Carbs are our main source of energy. Carbohydrates come in many shapes and sizes, with the common denominator being that they feed our body energy that we can use to stay active.
Some carbs are slow, and continuously release small amounts of energy over a couple of days, other carbs are fast, and give us all their energy over a single day, and yet other carbs are super-fast, and blast all their energy off in no time.
Traditionally, slower carbs are considered healthier (potatoes, rice, wholegrain pasta and dark bread), because their slow processing time gives us more time to spend them, whereas with faster carbs (white pasta, white bread) we have to spend them faster, lest they turn to fat.
Slow carbs in combination with fiber is even better, since the fiber makes us less hungry, allowing us to get the same satisfaction out of smaller meals, besides managing your cholesterol and glucose-levels and promoting optimal bowel-function.
Must Read: 15 High Carb Foods that are Healthy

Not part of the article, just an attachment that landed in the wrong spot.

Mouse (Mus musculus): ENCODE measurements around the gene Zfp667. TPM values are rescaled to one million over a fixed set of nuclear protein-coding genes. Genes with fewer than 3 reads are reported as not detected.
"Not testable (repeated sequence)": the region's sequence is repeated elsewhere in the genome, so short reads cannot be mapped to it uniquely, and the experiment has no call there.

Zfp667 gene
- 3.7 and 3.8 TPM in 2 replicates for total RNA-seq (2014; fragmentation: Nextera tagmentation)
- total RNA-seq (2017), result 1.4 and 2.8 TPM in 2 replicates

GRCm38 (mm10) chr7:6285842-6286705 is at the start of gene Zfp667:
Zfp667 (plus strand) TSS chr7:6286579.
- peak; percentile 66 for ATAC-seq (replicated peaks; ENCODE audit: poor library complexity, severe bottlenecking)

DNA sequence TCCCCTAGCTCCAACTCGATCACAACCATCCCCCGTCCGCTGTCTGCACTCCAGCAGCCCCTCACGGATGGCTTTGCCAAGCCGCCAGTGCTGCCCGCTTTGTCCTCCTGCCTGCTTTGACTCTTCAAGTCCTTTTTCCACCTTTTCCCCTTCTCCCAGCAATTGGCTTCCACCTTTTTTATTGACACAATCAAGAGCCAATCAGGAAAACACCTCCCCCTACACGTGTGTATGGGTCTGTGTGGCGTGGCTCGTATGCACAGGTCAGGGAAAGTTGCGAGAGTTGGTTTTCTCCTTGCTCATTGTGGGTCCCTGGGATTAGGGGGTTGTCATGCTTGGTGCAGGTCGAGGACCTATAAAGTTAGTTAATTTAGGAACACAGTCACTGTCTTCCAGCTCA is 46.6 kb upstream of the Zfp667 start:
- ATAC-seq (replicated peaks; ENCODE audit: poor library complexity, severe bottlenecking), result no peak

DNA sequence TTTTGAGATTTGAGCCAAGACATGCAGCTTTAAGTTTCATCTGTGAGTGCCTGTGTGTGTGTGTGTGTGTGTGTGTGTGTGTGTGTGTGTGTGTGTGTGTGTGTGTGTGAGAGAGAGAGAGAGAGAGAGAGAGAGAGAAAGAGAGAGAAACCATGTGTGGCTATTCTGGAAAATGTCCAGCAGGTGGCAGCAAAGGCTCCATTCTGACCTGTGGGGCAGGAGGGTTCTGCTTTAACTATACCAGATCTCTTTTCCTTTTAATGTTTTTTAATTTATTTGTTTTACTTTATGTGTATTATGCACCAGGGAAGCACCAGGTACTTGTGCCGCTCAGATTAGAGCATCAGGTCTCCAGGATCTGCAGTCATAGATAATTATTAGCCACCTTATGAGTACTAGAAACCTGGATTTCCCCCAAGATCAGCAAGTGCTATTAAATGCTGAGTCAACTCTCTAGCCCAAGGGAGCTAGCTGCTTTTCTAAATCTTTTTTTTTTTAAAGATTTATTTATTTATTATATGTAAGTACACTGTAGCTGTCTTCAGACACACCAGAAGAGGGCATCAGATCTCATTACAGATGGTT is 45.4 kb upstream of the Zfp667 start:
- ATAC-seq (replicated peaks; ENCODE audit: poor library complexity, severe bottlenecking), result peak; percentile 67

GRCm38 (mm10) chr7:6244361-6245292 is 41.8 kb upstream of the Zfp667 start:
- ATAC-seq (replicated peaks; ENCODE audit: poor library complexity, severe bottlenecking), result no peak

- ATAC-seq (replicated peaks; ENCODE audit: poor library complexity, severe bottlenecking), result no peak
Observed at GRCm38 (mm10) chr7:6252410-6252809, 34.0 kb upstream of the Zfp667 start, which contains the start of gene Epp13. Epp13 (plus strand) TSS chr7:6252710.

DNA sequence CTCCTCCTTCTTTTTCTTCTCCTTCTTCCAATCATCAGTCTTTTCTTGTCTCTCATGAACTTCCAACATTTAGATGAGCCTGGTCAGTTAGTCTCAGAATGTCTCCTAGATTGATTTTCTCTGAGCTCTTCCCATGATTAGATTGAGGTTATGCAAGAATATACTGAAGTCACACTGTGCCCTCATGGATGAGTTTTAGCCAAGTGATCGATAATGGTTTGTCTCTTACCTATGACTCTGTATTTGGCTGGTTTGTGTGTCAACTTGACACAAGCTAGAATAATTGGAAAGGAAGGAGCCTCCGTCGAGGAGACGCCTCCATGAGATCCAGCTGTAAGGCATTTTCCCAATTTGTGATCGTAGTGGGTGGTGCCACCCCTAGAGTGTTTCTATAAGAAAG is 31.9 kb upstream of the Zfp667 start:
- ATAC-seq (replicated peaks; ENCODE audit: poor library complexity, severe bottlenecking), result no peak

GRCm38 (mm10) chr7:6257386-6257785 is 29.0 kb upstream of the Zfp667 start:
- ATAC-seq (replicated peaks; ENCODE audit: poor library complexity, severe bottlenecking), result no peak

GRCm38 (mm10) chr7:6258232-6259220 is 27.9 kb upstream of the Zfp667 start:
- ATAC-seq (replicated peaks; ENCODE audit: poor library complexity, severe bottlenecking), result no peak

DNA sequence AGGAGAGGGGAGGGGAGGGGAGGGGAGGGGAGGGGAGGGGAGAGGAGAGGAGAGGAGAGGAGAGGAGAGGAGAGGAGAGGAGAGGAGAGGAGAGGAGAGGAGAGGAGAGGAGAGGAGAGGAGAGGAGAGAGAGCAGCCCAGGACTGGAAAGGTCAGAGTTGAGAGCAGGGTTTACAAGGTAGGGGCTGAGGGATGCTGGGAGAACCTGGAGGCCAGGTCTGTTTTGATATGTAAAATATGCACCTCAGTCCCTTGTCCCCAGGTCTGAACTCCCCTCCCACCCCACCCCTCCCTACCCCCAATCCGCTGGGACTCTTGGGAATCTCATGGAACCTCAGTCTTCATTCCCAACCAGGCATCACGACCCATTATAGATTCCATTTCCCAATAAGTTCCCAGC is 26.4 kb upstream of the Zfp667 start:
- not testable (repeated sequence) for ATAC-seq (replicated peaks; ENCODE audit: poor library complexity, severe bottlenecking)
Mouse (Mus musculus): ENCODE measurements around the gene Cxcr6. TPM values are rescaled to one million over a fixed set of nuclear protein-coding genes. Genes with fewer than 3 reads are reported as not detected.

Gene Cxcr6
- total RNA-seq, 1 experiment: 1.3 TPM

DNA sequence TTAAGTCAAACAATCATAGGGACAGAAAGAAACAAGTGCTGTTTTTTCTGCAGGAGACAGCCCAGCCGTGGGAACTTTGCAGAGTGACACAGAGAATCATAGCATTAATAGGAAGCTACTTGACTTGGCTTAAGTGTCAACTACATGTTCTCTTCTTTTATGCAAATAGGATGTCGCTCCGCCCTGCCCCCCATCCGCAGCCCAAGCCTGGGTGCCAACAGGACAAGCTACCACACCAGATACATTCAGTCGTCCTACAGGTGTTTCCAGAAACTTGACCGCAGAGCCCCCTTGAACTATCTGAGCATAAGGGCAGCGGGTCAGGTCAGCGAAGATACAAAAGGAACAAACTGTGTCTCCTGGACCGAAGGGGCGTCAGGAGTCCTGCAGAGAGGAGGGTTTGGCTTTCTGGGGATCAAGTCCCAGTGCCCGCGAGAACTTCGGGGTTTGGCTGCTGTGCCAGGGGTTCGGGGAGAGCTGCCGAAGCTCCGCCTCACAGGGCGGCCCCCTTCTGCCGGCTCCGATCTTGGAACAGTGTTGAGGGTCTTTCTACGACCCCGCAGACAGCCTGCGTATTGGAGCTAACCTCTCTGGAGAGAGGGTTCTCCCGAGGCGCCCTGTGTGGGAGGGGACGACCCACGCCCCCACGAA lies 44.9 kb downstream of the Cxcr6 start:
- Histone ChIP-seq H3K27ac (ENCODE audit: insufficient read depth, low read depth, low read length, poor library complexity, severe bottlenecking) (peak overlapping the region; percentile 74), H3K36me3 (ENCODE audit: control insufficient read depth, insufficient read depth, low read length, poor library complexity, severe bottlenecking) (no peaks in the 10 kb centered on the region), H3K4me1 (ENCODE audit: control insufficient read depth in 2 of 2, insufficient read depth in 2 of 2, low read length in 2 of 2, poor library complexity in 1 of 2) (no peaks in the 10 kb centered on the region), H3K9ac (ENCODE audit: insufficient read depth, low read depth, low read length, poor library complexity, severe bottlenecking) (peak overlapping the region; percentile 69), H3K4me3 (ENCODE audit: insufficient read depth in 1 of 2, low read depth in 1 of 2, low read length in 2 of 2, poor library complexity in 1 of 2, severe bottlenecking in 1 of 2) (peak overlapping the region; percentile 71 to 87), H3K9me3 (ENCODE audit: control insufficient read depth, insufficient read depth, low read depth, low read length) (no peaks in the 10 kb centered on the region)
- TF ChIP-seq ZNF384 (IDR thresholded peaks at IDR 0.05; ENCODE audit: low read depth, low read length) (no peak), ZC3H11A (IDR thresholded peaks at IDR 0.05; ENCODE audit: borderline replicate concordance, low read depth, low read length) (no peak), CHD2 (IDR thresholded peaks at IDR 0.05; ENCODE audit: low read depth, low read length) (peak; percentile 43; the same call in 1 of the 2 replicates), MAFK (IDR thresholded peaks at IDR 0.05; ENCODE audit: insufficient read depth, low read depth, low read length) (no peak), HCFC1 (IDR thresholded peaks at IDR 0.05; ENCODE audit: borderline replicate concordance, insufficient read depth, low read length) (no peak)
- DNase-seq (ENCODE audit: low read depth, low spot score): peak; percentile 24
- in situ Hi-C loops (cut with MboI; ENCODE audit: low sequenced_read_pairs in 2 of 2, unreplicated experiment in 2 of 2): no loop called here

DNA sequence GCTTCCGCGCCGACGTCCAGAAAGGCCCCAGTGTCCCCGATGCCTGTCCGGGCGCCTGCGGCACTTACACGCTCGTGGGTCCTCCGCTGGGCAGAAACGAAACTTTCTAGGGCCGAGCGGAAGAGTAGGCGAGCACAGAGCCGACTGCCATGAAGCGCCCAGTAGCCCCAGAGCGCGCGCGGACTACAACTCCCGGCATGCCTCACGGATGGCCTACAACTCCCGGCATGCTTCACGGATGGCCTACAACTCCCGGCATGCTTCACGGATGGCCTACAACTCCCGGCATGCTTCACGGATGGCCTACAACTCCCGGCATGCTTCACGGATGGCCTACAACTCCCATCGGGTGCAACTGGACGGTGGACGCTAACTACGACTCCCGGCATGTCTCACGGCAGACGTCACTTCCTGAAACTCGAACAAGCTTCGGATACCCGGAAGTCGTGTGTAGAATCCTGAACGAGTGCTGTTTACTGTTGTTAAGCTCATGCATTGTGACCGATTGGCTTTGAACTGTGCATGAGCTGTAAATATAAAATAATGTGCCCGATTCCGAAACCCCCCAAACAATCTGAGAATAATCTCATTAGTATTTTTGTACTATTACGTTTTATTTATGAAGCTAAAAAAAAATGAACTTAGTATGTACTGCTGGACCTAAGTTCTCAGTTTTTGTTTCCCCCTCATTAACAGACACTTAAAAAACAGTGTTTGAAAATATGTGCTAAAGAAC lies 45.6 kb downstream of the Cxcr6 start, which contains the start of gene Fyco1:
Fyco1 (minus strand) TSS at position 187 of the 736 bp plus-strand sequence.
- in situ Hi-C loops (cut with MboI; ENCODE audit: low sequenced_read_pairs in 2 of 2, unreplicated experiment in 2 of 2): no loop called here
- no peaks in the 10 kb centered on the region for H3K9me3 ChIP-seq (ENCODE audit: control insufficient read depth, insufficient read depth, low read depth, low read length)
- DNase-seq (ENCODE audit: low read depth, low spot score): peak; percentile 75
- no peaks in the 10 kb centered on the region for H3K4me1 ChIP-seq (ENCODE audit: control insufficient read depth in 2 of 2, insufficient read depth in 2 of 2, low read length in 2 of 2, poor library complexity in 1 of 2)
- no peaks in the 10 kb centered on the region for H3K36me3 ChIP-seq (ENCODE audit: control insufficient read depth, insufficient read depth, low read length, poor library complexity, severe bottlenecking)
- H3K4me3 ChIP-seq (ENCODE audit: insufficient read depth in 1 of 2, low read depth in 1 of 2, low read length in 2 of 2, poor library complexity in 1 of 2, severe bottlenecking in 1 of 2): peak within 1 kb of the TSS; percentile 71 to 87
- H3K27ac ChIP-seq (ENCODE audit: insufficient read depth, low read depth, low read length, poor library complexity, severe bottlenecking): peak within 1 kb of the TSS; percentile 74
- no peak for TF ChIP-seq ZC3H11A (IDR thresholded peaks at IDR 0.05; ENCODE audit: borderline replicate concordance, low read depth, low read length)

In the case of super-fast carbs (sweets, honey) we have no real chance of burning them off, unless we already have a very high metabolism, and then only if we avoid consuming them regularly.
When talking about sweets, we are however not just talking about carbs, but also either fructose or other sweeteners, which come with a whole set of problems of their own (something that will surely form another article), so from here on out, “carbs” will be reserved for the foods, while super-fast carbs will be referred to as “sweets”.
Proteins – The Building Blocks of Progress
Proteins (like most macronutrients) have many functions, but in the context of fitness, their most famous function is building muscle. In essence, what you’re doing when you push your muscles during exercise, i.e. put them through more exertion than they are comfortable with, is causing miniscule tears in them.